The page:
When Healthy Eating Isn't A Good Thing

Many are aware of anorexia nervosa, an eating disorder characterized by maintaining a low body weight, along with "intense fear of gaining weight and a distorted perception of body weight," according to Mayo Clinic.

However, there's a lesser-known eating disorder called orthorexia nervosa, which revolves around excessive healthy eating. (It has yet to be officially recognized by the Diagnostic and Statistical Manual of Mental Disorders (DSM-5).)

What is orthorexia?

Though the disorder has not been officially recognized, the term has been around for nearly 20 years. Dr. Steven Bratman defined orthorexia as "an unhealthy obsession with eating healthy food," back in 1997. The word comes from the Greek “orthos,” which means “right” or “correct,” and parallels anorexia nervosa, according to Dr. Bratman, who first came up with the term to poke fun at some of his excessively healthy patients. It stopped being a laughing matter when he realized the severity of this food-restrictive condition, which in certain cases can result in death due to malnutrition.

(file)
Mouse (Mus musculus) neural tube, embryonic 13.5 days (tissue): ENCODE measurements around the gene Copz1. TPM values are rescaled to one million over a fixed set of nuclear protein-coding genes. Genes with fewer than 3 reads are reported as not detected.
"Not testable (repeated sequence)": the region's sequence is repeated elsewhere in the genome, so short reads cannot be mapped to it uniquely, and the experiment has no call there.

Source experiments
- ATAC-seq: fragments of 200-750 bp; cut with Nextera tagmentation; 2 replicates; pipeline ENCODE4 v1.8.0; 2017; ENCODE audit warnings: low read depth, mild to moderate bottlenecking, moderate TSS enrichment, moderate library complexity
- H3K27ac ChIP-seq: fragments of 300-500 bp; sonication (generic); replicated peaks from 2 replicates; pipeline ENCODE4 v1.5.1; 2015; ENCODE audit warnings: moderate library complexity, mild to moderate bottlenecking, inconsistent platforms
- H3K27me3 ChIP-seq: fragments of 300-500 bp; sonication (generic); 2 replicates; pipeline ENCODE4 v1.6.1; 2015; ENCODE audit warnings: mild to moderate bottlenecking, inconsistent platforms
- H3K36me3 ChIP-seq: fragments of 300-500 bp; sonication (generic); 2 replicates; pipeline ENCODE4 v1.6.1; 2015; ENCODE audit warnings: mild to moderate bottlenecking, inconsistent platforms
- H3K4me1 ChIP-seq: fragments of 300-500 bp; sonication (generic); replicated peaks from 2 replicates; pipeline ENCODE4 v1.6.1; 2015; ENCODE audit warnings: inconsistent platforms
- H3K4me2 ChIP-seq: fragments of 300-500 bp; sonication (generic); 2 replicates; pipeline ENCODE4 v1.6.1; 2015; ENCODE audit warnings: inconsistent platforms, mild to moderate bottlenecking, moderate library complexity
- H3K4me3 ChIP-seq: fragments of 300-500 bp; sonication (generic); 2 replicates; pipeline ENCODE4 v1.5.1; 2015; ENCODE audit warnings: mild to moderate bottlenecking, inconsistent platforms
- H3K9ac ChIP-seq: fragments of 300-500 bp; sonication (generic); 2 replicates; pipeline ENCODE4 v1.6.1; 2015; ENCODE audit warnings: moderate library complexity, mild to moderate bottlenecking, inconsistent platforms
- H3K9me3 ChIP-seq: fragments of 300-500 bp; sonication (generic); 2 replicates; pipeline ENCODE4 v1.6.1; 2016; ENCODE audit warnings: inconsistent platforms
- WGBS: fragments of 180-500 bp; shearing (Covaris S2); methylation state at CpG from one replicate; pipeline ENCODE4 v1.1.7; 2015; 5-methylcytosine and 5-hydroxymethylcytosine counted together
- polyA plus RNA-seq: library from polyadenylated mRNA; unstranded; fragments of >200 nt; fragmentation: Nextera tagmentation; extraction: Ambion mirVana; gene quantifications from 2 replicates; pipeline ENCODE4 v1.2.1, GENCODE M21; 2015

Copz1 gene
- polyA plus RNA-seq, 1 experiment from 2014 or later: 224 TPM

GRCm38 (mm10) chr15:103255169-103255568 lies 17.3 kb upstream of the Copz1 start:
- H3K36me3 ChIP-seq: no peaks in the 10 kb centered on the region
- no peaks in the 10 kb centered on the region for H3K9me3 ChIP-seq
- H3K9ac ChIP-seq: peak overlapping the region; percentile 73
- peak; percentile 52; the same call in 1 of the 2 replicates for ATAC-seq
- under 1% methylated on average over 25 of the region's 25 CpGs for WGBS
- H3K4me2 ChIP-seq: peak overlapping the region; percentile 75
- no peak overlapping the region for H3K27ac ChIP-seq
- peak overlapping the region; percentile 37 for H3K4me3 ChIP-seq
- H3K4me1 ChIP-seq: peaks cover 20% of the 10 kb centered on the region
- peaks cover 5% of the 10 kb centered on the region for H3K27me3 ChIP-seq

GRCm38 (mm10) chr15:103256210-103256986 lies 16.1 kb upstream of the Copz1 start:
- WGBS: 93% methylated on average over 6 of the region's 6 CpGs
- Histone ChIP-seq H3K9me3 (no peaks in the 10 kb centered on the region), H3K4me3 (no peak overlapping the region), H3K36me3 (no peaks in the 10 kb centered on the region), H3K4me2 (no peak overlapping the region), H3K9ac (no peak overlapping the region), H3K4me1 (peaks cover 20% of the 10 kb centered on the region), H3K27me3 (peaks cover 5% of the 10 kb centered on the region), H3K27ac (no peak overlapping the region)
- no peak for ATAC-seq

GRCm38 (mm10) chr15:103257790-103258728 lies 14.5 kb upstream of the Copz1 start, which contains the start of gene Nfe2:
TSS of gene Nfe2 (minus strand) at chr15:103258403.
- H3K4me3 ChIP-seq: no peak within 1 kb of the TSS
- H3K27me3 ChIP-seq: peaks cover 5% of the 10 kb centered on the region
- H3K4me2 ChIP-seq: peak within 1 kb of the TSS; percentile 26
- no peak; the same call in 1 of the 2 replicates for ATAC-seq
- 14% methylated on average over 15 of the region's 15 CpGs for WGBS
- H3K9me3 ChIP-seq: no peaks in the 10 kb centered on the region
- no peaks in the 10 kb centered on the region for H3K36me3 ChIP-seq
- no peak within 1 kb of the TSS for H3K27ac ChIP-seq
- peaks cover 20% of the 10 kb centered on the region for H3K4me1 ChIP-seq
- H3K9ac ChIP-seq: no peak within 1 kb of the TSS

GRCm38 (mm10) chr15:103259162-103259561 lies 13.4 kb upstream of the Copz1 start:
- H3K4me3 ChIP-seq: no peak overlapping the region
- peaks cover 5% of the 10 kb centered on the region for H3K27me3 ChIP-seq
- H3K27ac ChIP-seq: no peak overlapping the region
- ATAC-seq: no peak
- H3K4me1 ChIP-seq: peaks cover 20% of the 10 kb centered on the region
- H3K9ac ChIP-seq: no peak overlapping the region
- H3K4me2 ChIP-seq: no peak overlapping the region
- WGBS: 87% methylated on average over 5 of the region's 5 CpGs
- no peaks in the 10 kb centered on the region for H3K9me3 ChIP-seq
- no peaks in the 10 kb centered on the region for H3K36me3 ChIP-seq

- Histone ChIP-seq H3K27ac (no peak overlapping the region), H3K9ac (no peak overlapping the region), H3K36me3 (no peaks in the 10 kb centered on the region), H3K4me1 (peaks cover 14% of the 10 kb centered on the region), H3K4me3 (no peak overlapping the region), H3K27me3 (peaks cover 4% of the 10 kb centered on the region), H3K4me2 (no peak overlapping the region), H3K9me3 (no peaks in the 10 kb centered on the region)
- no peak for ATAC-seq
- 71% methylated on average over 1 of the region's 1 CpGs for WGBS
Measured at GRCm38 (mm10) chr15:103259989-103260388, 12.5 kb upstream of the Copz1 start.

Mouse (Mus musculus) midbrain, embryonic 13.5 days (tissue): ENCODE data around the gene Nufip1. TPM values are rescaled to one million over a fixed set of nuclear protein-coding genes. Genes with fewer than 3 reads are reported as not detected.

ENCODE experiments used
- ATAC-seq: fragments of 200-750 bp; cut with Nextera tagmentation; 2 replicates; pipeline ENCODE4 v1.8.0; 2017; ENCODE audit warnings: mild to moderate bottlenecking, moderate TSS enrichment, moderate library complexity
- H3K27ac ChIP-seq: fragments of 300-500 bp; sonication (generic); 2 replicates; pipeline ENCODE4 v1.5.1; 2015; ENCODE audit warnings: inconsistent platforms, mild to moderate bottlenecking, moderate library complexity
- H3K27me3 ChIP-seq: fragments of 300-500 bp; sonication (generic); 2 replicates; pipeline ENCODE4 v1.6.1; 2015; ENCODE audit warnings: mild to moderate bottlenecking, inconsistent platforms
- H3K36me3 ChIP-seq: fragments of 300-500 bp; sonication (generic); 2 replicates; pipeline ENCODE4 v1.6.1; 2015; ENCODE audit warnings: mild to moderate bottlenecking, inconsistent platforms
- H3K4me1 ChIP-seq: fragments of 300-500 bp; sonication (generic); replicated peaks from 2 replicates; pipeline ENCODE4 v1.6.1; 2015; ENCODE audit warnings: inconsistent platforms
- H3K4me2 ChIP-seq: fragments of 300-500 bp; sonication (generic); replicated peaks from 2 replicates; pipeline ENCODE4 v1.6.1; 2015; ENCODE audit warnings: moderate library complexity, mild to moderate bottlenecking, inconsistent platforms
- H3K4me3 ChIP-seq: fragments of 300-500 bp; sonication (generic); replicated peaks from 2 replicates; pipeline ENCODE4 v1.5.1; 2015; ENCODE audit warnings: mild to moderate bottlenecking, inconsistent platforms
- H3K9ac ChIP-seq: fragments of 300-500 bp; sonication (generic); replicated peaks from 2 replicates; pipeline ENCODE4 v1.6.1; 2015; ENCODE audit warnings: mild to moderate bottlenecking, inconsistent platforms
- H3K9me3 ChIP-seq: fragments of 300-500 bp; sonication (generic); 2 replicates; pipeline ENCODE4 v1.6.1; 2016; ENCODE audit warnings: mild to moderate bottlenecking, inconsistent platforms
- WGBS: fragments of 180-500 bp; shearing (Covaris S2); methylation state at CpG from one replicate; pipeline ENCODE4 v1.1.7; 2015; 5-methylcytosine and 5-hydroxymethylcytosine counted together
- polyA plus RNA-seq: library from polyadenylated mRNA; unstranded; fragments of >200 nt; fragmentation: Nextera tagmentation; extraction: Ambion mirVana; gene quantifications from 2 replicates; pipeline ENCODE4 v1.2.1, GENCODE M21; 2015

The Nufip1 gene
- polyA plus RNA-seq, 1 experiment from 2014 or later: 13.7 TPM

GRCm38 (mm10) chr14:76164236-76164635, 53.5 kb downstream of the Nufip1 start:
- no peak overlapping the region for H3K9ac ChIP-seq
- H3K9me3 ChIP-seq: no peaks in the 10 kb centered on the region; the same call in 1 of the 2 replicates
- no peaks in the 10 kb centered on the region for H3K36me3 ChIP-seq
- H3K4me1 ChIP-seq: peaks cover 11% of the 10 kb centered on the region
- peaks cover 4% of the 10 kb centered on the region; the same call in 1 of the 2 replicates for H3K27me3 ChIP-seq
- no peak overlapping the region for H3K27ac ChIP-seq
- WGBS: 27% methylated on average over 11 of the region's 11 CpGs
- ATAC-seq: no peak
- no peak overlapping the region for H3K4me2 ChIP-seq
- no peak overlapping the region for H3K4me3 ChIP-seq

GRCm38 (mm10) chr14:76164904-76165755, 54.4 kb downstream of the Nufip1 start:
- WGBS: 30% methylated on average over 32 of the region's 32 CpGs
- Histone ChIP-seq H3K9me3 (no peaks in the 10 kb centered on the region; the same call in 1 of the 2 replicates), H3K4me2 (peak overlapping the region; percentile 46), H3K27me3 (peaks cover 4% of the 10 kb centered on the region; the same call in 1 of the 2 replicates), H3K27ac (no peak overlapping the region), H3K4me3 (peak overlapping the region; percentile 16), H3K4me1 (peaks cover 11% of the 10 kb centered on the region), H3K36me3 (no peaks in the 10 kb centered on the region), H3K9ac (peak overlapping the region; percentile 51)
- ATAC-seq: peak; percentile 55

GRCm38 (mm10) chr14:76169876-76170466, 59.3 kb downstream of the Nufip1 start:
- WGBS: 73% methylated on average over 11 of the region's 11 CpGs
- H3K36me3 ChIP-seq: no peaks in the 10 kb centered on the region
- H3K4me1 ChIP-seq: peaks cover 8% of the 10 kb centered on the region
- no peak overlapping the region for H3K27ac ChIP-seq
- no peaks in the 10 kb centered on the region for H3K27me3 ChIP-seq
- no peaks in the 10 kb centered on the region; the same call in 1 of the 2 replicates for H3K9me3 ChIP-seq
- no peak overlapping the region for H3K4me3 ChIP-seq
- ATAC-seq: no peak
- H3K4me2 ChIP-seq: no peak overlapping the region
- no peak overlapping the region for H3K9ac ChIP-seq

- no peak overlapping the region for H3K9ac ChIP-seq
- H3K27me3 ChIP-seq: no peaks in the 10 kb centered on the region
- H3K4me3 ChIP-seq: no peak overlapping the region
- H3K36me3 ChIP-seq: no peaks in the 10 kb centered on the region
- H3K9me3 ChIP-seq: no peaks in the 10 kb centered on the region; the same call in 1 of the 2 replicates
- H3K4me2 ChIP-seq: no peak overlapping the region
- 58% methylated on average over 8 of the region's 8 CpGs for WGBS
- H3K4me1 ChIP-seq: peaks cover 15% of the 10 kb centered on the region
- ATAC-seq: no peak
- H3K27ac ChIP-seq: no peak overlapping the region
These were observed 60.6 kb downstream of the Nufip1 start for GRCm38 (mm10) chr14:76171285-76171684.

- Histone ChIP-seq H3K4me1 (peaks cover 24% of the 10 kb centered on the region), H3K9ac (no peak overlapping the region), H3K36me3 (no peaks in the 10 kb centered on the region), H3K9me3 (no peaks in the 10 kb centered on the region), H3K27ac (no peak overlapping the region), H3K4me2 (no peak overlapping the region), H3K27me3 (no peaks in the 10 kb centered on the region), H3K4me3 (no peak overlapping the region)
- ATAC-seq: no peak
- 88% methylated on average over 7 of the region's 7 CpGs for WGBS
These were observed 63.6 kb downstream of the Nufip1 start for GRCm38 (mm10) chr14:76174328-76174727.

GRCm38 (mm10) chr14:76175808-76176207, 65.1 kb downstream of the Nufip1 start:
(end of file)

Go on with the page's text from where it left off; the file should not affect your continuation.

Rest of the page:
"I originally invented the word as a kind of 'tease therapy' for my overly diet-obsessed patients," he wrote on his website. "Over time, however, I came to understand that the term identifies a genuine eating disorder ... For people with orthorexia, eating healthily has become an extreme, obsessive, psychologically limiting, and sometimes physically dangerous disorder, related to but quite distinct from anorexia ... It is most often only a psychological problem in which food concerns become so dominant that other dimensions of life suffer neglect."